Jordan Lewis, center left, points out part of a new odor mitigation system to Pitkin County Commissioners Patti Clapper, center background, and George Newman, center right, on Sept. 16, 2015. (Provided by High Valley Farms)

Embattled Colorado grow facility unveils new plan to fix pot-smell issue

ASPEN — Four Pitkin County commissioners took a long look and a big whiff Wednesday to see if the owners of the marijuana greenhouses outside of Basalt have eliminated what critics call a skunky smell.

High Valley Farms co-owner Jordan Lewis led the commissioners on their first tour of the 20,000-square-foot complex across Highway 82 from the Holland Hills subdivision. Lewis said “we did a lot of things right” with the facility when it was constructed in 2014-15, but the ventilation system needed work. He believes they have found the solution in a new system that forces air through massive charcoal filters before emitting it on the south side of the property, closest to the Roaring Fork River.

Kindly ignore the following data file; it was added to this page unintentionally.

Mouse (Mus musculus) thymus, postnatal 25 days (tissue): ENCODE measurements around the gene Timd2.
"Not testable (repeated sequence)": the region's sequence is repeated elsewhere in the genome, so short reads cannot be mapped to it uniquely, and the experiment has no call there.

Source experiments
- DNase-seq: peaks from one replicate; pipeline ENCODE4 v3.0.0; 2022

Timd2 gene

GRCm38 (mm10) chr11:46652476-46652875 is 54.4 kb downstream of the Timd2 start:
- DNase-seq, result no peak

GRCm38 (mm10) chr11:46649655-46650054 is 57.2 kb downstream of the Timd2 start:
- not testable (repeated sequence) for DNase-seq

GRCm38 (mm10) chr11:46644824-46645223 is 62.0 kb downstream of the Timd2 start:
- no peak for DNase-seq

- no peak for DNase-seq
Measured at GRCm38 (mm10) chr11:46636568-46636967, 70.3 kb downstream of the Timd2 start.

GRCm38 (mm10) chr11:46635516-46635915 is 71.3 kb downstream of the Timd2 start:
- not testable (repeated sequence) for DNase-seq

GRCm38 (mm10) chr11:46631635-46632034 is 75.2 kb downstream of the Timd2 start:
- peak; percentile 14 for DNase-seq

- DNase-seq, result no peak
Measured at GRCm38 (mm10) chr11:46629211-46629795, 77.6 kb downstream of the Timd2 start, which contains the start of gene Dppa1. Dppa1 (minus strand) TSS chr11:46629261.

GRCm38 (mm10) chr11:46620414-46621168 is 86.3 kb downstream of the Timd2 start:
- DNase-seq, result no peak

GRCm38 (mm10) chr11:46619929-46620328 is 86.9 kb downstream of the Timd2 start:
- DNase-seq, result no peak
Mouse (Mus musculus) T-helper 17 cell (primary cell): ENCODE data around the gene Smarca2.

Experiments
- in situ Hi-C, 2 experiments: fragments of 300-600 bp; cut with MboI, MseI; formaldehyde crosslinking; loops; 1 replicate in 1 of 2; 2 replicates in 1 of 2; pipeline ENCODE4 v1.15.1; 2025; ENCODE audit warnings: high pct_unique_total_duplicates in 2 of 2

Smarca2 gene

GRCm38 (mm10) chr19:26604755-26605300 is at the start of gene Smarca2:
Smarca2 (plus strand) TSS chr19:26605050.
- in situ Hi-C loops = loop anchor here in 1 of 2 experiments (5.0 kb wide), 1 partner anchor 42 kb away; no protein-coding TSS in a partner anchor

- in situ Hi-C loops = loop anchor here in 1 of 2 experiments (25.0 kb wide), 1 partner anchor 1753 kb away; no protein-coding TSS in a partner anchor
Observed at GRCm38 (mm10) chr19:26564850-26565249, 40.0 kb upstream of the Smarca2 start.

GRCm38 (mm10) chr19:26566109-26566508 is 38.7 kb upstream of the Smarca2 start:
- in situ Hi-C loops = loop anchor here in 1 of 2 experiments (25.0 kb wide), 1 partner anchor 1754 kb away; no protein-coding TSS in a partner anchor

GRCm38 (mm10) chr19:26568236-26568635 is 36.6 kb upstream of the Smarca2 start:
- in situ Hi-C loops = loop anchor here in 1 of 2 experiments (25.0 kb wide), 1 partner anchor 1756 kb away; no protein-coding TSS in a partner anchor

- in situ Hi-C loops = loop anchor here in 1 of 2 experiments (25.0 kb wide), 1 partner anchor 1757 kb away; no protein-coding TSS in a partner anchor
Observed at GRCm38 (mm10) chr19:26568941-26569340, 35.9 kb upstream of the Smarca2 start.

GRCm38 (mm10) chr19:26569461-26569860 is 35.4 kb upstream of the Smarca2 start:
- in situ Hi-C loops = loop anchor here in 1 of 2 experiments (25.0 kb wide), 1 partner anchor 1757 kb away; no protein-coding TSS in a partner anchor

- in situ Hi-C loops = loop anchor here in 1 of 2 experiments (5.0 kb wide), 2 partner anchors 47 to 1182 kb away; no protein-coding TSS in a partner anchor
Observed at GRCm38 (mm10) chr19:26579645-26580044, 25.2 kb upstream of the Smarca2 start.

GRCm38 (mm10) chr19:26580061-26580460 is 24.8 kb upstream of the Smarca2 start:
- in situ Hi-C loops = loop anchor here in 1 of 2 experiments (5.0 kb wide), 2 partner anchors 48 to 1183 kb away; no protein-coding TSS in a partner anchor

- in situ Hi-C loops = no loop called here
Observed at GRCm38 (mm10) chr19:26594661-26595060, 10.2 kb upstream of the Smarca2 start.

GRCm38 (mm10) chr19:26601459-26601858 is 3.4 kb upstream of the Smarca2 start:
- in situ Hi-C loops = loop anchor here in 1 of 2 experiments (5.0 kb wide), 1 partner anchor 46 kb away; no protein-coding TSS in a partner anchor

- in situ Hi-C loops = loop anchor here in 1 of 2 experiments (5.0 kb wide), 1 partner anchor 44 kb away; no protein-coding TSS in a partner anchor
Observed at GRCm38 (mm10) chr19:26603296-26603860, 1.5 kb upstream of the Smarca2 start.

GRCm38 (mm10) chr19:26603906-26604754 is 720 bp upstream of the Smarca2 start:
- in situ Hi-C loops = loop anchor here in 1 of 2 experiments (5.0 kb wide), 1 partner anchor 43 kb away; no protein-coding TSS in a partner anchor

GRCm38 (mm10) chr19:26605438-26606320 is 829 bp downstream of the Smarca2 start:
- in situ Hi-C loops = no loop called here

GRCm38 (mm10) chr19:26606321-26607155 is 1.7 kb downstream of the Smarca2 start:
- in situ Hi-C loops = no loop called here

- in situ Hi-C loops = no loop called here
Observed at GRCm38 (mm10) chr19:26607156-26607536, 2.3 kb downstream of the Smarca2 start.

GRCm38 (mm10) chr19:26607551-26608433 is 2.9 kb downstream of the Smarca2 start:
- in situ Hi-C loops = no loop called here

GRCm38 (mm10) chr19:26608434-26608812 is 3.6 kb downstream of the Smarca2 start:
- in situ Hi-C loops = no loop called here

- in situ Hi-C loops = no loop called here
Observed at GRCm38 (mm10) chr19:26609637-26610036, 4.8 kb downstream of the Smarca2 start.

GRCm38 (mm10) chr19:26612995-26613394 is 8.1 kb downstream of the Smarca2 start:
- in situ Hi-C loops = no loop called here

The prior system emitted the air that was circulated through the pot-growing operation toward Highway 82 after diluting the odor with a neutralizing agent.

Some Holland Hills residents complained that a skunk-like odor was too overwhelming at times after the facility opened in March, and the facility operators in August were told their cultivator’s license was in jeopardy of not being renewed because of the odor issues.

Read more of this report at

This story was first published on